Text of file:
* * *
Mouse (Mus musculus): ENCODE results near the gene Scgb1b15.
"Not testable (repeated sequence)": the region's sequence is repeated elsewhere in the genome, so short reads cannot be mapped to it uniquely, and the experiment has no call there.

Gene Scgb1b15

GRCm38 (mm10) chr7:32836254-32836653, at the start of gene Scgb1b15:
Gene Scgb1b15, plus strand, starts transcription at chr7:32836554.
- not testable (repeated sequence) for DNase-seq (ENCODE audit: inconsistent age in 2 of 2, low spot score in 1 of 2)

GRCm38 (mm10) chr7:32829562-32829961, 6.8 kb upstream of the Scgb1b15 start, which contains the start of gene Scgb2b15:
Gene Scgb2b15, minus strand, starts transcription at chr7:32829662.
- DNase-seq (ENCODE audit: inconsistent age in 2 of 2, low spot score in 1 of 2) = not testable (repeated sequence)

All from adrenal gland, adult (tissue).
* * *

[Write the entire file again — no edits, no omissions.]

Mouse (Mus musculus): ENCODE results near the gene Scgb1b15.
"Not testable (repeated sequence)": the region's sequence is repeated elsewhere in the genome, so short reads cannot be mapped to it uniquely, and the experiment has no call there.

Gene Scgb1b15

GRCm38 (mm10) chr7:32836254-32836653, at the start of gene Scgb1b15:
Gene Scgb1b15, plus strand, starts transcription at chr7:32836554.
- not testable (repeated sequence) for DNase-seq (ENCODE audit: inconsistent age in 2 of 2, low spot score in 1 of 2)

GRCm38 (mm10) chr7:32829562-32829961, 6.8 kb upstream of the Scgb1b15 start, which contains the start of gene Scgb2b15:
Gene Scgb2b15, minus strand, starts transcription at chr7:32829662.
- DNase-seq (ENCODE audit: inconsistent age in 2 of 2, low spot score in 1 of 2) = not testable (repeated sequence)

All from adrenal gland, adult (tissue).